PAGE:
Just another day at the track for Baffert
By Kenny Mayne
Special to ESPN.com
It's 20 minutes before the horses are to be called over to the track from the Stakes barn and Bob Baffert looks like he doesn't have a care in the world. Shouldn't he be giving War Emblem carrots and sugar cubes or whatever it is that trainers do? Instead, Baffert has his back turned to the colt, talking with friends and reporters, calling out to passers-by. He's so relaxed he could fall asleep, except he never stops talking.
Maybe he's the author of his own dreams.
The story is well known at this point. Baffert moved to buy a horse for his key owner, Prince Ahmed bin Salman, just weeks before the Derby. There was misguided criticism that the two had bought their way into the Triple Crown series. But the colt they purchased wasn't going to be in the Derby without their intervention, and was not highly regarded once they entered him. War Emblem was overlooked in Louisville by the horse racing intelligentsia to such a degree, an audit should have been required to prove there was actually enough betting support to make him 20-1.
And by the way, the connections of every horse involved in this thing buy their way in. Sometimes it's for nearly a million dollars, sometimes the funds can be appropriated through a search for spare quarters underneath the floormats of a car. But we'll get to Magic Weisner shortly.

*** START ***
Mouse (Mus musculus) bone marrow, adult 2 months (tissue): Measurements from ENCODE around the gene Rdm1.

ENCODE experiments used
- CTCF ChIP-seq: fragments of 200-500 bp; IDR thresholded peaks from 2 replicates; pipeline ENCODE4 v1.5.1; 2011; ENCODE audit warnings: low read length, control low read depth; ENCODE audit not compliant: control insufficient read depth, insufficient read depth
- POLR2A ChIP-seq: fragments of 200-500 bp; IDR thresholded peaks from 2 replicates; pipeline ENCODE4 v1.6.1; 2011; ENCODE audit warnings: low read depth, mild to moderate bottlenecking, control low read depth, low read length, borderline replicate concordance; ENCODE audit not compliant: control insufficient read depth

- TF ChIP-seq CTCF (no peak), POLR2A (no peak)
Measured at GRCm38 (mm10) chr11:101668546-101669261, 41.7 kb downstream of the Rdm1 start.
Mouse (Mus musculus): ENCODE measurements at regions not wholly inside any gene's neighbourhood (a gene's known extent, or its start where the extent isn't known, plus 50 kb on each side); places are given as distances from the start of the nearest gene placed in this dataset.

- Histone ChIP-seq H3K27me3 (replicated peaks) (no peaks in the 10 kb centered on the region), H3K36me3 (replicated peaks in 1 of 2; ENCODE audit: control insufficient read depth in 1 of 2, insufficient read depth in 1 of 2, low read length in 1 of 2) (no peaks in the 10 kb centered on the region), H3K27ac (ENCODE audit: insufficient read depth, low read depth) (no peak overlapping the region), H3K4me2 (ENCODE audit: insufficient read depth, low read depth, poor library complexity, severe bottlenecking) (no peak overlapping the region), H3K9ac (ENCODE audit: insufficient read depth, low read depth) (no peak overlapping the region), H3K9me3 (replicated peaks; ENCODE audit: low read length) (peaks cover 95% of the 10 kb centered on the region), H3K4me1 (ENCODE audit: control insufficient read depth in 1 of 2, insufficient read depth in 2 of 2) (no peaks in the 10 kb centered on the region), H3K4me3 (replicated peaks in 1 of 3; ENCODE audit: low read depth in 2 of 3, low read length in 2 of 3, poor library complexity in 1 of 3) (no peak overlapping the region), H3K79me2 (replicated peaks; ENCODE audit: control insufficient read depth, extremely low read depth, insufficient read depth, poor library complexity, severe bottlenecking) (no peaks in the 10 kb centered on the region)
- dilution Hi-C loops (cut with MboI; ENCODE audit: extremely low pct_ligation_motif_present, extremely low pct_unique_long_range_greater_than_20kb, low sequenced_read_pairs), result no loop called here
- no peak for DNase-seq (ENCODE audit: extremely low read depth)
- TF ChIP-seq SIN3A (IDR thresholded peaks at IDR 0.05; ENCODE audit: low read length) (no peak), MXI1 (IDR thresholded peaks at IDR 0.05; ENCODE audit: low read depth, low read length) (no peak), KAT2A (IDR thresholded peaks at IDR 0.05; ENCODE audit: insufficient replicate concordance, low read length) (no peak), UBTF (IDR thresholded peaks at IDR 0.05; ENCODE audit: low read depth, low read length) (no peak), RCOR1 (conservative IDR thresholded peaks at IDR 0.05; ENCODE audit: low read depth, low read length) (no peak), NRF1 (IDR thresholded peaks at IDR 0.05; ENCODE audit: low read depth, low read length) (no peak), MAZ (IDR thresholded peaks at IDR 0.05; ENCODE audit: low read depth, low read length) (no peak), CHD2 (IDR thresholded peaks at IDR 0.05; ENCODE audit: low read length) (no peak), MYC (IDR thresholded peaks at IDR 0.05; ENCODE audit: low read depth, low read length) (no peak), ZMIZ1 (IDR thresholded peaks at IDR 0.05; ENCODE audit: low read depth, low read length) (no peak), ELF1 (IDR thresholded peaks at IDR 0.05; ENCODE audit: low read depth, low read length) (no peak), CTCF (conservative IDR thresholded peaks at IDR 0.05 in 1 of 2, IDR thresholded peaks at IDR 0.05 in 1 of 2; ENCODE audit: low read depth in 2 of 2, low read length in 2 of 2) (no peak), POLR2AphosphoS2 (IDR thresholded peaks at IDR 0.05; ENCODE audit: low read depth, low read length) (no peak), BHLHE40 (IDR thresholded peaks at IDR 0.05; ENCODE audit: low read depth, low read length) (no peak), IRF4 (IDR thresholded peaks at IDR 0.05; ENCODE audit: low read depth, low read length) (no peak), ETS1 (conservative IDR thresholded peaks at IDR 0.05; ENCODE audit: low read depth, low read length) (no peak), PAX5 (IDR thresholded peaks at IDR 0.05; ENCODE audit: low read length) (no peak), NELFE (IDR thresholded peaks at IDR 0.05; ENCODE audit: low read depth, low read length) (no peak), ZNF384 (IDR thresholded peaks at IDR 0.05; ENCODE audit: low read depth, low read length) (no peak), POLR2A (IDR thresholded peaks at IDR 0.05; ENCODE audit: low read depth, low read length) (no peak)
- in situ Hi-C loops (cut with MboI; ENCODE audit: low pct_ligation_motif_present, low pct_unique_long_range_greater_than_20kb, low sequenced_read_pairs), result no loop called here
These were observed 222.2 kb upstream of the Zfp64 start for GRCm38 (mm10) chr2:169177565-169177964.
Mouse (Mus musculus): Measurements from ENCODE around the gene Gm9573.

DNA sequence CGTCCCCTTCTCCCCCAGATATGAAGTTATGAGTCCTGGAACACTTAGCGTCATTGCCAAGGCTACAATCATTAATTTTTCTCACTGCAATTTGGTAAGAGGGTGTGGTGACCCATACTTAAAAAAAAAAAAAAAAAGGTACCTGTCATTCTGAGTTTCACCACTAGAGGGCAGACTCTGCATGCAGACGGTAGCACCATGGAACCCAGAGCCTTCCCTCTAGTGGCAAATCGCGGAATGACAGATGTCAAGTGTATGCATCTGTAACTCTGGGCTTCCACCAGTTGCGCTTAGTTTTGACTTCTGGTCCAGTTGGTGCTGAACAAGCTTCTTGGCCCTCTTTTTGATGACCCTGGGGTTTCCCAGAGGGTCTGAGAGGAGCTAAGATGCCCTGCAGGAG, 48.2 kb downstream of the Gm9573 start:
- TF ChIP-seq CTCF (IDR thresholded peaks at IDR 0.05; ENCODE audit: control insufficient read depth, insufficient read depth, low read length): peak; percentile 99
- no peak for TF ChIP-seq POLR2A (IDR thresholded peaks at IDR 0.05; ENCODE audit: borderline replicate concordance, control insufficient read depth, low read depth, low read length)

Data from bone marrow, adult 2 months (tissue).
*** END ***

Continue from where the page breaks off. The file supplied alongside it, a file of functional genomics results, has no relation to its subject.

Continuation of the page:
Friday Baffert said he wouldn't even bother giving his jockey, Victor Espinoza, any instructions for the Preakness. "I told Victor this is your show," Baffert said, "I'm not telling him what to do." Espinoza listened to every word. It's the horse that wasn't taking it all in. War Emblem had so much run in him that Espinoza looked like he needed to have a full body restraint on board in addition to reins. He finally gave in to his runner with more than a half mile to go. Together, they started running to Elmont, New York.
So there was no speed duel to wear out War Emblem, though the idea is getting tired. Once again, War Emblem burned out all the rest. The only one in the same picture at the wire was Magic Weisner. He's the gelding whose name was misspelled in the initial paperwork, whose mother was misjudged when sold for one dollar. That's like a million-to-one horse story: a million dollar purchase and the product of a dam that went for four quarters being in the same picture at the wire in the Preakness. In fact, that was the best part of the Preakness. One barn blessed with unlimited resources briefly shared the stage with mere common folk.
But like Nick Zito said on the morning of the Preakness, "They don't remember the second place horse for long in these things."
The memory from this day is that 20 minutes before heading over to the track, Bob Baffert turned his back on his horse. It was body language that said there's no looking back. There was something very big to look forward to.
It's bigger now.